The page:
Albarino grapes

Albarino grapes

Native to the coastal region of Galicia, Albariño (also referred to as Alvarinho) is one of the key white grape varieties of the Iberian Peninsula.

The grape is characterised by high acidity and thick skins, as well as its ability to respond well to excessive humidity and heat. The names Albariño and Alvarinho derive from the word albo, which means white in Latin.

Albariño wine styles

Wines produced from Albariño span a variety of flavour profiles and styles. Most commonly, Albariño wines are dry, show flavours of peach, apricot, citrus, and white flowers, and clock in around 11.5-12.5% ABV. When used to create Portugal’s signature Vinho Verde wines, the bottles are often labeled varietally (Alvarinho, as opposed to Vinho Verde) so as to separate it from the more common Loureiro-based assemblages of the region.

Although most frequently vinified into crisp and mineral-driven mono-varietal wines, producers of Albariño will sometimes implement lees ageing to add texture, richness, and weight to these relatively light-bodied cuvées. Oak ageing can also be used to add the same effect. Most Albariño-based wines, particularly from the Iberian Peninsula, show a signature saline-tinged characteristic, due to the vines’ proximity to the Atlantic Ocean. This pronounced salinity makes the wines ideal for serving alongside a variety of tapas, especially seafood.

Outside of Spain and Portugal, Albariño is gaining traction in other maritime-influenced regions, including coastal California (San Luis Obispo, Napa, and Santa Ynez Valley), Oregon, and New Zealand (Marlborough, Nelson, and Gisborne). Although thought to have been a key player in Australia’s viticultural scene, recent DNA testing has confirmed that almost all of the “Albariño” planted on the continent is actually the French variety Savagnin.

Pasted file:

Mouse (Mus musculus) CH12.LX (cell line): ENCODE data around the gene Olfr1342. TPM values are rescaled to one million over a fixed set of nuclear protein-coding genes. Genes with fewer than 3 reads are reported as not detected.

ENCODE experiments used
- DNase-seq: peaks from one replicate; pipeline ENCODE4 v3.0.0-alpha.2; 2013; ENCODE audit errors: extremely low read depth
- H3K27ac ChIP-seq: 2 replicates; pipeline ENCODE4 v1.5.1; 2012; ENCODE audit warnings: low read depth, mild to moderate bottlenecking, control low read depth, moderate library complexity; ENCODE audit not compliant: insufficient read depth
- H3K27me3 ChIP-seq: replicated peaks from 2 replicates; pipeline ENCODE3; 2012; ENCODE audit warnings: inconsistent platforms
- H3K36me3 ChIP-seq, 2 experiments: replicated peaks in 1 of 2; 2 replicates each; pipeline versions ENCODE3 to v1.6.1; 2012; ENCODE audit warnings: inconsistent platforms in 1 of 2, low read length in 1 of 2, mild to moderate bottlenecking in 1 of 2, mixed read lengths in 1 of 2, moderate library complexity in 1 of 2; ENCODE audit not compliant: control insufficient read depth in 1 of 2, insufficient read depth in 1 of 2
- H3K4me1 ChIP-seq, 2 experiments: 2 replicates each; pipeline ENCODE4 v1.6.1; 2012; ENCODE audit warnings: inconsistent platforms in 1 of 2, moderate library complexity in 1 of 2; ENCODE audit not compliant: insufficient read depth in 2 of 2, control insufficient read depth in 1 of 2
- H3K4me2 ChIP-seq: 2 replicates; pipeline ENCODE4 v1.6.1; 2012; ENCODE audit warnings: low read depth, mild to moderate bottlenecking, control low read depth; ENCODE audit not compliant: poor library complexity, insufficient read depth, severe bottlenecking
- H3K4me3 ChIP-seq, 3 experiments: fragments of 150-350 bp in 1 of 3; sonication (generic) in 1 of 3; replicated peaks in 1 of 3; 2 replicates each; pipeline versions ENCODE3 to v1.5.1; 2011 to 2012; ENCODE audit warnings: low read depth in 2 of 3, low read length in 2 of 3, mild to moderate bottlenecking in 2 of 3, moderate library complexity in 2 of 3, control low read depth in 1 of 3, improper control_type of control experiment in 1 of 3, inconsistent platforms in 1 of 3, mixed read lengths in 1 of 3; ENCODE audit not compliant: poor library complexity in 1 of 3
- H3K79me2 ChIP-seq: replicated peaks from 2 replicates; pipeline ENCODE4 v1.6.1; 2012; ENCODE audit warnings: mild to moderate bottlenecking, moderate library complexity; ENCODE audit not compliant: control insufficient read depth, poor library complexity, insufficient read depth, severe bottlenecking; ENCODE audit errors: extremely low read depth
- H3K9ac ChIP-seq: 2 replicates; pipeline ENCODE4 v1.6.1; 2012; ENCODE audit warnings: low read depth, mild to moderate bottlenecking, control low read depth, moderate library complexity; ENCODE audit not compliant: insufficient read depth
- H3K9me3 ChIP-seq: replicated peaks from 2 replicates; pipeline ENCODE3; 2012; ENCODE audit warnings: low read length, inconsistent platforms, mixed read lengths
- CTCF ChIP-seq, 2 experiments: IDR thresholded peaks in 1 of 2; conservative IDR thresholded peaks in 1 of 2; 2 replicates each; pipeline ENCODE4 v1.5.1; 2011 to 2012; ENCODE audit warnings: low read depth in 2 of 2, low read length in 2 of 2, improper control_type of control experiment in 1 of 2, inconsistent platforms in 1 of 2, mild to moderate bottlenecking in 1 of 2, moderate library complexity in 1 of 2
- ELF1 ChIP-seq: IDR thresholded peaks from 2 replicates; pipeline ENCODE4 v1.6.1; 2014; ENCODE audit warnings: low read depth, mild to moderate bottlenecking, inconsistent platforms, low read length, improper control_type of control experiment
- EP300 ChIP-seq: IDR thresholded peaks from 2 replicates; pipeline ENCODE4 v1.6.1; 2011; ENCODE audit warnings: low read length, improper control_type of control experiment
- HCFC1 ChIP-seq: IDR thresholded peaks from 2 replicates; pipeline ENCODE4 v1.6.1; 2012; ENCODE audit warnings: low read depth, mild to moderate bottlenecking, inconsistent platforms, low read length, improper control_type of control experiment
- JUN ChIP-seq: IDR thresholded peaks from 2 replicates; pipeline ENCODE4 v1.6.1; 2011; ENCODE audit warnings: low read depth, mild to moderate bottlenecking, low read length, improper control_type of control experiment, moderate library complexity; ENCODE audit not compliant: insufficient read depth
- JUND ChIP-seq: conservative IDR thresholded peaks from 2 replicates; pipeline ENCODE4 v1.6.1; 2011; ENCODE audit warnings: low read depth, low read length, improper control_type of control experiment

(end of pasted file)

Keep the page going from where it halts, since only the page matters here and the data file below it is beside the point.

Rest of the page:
Albariño viticulture

In the vineyard, Albariño is cultivated in a variety of ways. In Portugal’s Minho region (home of Vinho Verde), the vines are often trained on pergolas, whereas in Spain, these plants are often wire trained. Canopies are generally kept large so as to house the generous amount of buds that an average Albariño vine produces (around 30-40). These hardy vines are able to withstand excessive heat and humidity, rendering them perfect matches for the damp, salty conditions of western Iberia.

QUICK LINKS: Origins of Albariño | Best Albariño wines under £20: Ten to try | Albariños of acclaim

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